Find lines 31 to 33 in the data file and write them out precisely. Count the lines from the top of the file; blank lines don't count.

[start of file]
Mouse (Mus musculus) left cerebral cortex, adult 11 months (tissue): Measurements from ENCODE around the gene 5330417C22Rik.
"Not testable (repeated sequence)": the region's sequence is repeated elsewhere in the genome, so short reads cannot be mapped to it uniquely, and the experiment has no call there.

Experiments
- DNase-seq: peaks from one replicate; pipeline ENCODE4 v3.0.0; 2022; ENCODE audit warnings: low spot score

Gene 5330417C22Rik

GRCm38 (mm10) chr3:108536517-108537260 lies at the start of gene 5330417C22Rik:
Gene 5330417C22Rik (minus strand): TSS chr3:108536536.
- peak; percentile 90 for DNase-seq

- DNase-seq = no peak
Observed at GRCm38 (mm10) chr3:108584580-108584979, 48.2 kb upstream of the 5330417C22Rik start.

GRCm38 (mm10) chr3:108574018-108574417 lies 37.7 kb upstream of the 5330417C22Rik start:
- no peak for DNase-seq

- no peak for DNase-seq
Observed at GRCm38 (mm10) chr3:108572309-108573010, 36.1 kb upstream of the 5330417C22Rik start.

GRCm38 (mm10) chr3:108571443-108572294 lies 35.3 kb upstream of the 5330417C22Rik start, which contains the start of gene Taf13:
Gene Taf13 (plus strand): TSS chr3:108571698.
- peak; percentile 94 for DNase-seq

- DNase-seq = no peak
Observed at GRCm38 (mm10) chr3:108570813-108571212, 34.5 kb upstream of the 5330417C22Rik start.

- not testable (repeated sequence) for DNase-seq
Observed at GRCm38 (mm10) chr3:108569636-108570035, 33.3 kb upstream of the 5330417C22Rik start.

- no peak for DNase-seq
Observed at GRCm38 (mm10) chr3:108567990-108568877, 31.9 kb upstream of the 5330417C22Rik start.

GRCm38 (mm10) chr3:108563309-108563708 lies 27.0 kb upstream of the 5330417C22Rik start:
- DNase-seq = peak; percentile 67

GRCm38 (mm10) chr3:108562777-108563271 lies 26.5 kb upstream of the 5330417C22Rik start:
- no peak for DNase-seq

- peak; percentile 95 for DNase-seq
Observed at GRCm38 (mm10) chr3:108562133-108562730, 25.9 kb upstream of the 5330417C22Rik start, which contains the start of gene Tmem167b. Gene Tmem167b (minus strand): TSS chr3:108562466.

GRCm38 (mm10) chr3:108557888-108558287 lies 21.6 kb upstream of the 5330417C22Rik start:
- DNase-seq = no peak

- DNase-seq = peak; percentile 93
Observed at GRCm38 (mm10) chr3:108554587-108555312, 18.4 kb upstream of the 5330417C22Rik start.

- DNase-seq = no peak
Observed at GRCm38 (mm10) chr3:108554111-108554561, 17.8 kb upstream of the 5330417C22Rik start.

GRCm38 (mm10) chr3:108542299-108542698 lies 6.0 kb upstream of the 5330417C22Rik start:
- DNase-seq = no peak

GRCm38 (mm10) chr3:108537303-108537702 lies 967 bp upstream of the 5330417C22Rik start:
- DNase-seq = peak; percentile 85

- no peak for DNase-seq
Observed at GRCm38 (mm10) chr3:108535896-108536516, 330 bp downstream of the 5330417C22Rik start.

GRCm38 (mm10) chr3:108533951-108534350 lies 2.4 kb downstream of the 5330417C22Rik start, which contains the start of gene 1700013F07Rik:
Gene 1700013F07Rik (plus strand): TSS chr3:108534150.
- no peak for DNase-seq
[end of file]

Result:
- DNase-seq = no peak

- DNase-seq = peak; percentile 93
Observed at GRCm38 (mm10) chr3:108554587-108555312, 18.4 kb upstream of the 5330417C22Rik start.